“Rude people occasionally go, ‘Are you going to retire?” but you don’t retire from play, you retire from work, and I don’t work,” said Patterson. “I just do the stuff I want to do and within reason I can get anything I want published.”

Link to the rest at Forbes. Meryl sent this tip with a question, “Did they even ask indies?”

When Not “Earning Out” is a Good Thing

5 September 2014

From author Steven Pressfield:

Here’s how big shot literary agents make a compelling living.

A client brings an idea to the agent who advises the client about its commercial possibilities. It’s important to note that this advisement traditionally means whether or not the agent thinks he will be able to sell the project to a major publisher for a compelling advance against royalties. Not whether there are actual people out there willing to pay money to read such a book idea.

The way the best sale works (meaning to the best advantage of the writer and agent) with a major publisher is to make sure that the publisher’s advance guarantee exceeds the amount of royalty that the writer will actually earn.

For the life of the book.

. . . .

[After detailed calculations showing books sold and royalties earned]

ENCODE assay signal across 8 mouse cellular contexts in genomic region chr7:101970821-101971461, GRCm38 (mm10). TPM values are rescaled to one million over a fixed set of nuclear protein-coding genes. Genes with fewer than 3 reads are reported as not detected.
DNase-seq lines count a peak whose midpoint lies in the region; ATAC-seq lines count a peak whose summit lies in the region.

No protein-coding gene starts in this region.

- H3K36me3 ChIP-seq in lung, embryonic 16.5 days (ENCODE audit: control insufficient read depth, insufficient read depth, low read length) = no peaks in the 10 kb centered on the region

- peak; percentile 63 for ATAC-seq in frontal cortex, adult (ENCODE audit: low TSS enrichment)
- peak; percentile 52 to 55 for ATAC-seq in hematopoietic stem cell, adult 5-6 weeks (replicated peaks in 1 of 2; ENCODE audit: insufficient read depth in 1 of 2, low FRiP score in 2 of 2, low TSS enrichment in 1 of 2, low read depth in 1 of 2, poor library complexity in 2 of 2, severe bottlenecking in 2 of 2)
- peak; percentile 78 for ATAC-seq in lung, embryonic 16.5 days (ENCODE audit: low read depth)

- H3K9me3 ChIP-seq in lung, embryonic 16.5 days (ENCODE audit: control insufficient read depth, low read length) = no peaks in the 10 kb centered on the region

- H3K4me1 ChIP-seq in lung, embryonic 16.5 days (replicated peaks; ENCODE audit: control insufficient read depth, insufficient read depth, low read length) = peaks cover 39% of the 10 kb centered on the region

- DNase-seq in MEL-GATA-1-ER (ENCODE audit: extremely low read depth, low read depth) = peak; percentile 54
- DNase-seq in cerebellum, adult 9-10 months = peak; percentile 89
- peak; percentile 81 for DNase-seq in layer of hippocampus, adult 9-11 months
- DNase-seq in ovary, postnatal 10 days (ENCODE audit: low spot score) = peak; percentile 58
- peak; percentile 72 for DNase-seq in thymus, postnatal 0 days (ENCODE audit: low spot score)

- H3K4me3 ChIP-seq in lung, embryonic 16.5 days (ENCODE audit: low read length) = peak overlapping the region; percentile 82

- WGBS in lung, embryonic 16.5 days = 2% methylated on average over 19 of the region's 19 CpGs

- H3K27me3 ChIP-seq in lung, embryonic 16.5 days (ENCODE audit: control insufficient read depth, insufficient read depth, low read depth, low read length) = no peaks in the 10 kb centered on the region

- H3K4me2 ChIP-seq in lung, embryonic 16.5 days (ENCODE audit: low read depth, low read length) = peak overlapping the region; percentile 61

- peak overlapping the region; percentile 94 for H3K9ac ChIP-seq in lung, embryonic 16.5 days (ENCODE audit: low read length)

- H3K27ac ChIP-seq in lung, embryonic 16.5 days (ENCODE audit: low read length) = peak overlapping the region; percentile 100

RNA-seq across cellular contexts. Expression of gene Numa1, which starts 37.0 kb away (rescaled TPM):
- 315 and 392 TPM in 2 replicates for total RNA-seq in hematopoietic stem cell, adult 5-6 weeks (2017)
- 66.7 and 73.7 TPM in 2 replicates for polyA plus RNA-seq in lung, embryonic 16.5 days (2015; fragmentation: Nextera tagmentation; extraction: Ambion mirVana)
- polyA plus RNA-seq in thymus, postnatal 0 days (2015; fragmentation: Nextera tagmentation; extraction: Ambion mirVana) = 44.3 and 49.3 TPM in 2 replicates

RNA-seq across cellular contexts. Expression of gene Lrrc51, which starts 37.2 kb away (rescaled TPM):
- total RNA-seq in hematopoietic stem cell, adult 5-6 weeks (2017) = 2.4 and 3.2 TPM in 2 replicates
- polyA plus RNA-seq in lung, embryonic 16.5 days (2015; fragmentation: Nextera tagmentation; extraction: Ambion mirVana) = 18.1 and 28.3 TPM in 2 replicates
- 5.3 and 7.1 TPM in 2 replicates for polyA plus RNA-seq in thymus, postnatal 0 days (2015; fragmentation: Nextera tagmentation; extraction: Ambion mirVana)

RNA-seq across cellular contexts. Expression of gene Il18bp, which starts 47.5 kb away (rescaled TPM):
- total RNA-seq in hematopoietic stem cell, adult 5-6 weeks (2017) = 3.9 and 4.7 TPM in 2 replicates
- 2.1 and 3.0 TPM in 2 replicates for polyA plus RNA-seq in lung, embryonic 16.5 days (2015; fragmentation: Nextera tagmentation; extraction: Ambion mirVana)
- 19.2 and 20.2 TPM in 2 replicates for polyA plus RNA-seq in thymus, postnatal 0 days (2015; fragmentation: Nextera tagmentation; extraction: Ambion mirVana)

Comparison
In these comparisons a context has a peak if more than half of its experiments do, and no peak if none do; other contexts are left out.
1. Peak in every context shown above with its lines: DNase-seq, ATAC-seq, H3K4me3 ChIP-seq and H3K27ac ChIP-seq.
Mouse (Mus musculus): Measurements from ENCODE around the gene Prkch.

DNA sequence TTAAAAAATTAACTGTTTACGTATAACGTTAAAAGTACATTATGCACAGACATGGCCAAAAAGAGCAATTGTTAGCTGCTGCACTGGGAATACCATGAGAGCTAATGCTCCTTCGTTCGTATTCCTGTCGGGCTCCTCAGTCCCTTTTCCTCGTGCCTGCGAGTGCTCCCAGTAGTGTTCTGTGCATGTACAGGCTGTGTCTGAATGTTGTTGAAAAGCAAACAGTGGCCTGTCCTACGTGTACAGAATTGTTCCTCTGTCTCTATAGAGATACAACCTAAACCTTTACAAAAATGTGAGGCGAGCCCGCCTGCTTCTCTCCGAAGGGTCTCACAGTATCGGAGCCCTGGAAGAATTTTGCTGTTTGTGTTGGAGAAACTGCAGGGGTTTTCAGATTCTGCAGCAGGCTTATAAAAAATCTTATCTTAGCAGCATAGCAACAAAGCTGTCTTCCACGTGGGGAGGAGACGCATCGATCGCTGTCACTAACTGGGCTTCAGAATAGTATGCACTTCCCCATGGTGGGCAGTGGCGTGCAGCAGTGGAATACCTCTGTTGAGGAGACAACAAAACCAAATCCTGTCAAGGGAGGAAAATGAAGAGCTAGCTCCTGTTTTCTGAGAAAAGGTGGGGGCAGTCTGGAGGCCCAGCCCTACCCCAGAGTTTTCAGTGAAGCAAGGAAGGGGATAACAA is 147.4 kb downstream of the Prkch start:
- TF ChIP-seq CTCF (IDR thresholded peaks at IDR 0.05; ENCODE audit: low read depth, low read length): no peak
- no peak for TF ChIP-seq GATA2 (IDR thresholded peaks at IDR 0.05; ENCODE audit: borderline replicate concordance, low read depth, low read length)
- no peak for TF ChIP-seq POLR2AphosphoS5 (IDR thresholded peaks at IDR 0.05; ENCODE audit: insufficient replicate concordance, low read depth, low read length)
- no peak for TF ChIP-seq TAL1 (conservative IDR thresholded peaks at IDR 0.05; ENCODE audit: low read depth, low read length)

So Ms. Bestselling Writer has earned $4,250,000 but has been guaranteed $5,000,000. So her book does not “earn out.”  She’ll never get a royalty statement with a check in it.

So the publisher lost money on that one, right? Not by a long shot.

The publisher has made a major return on investment even though it has paid $750,000 more than the book earned. How did that happen?

. . . .

[After more detailed calculations showing how much the publisher earned]

So the bottom line for the publisher is gross revenue of $16,550,000 minus the $5,000,000 guarantee to Ms. Bestselling Writer, minus the $2,800,000 to print and ship the physical books. Or a total of $8,750,000 ($16,550,000 – $5,000,000 – $2,800,000) to their bottom line.

Even though the book never “earned out.”

Everyone wins.

. . . .

How far would a publisher be willing to dip into their pool of revenue to overpay for a book? This is the question literary agents enjoy contemplating.

. . . .

The big books from big name writers (who don’t bleed red ink, but don’t earn out either) are the coveted ones for agents. Although it may be apocryphal, agent Andrew Wylie has been credited with having once said, “If my client’s book earns out, I haven’t done my job.”

But here’s the thing…

When I began in publishing in the 1990s, there were at least 20 “major” houses to submit a book proposal or novel. Today there are only 5 major corporations that control the trade book market. Sure, you’ll hear that there are tens of different publishing imprints within the major corps that “compete” with each other for properties. But when the time comes to put money on the table in a book auction, only one of those imprints from each of the five will end up bidding. The most big bids you’ll ever get as an agent today are 5.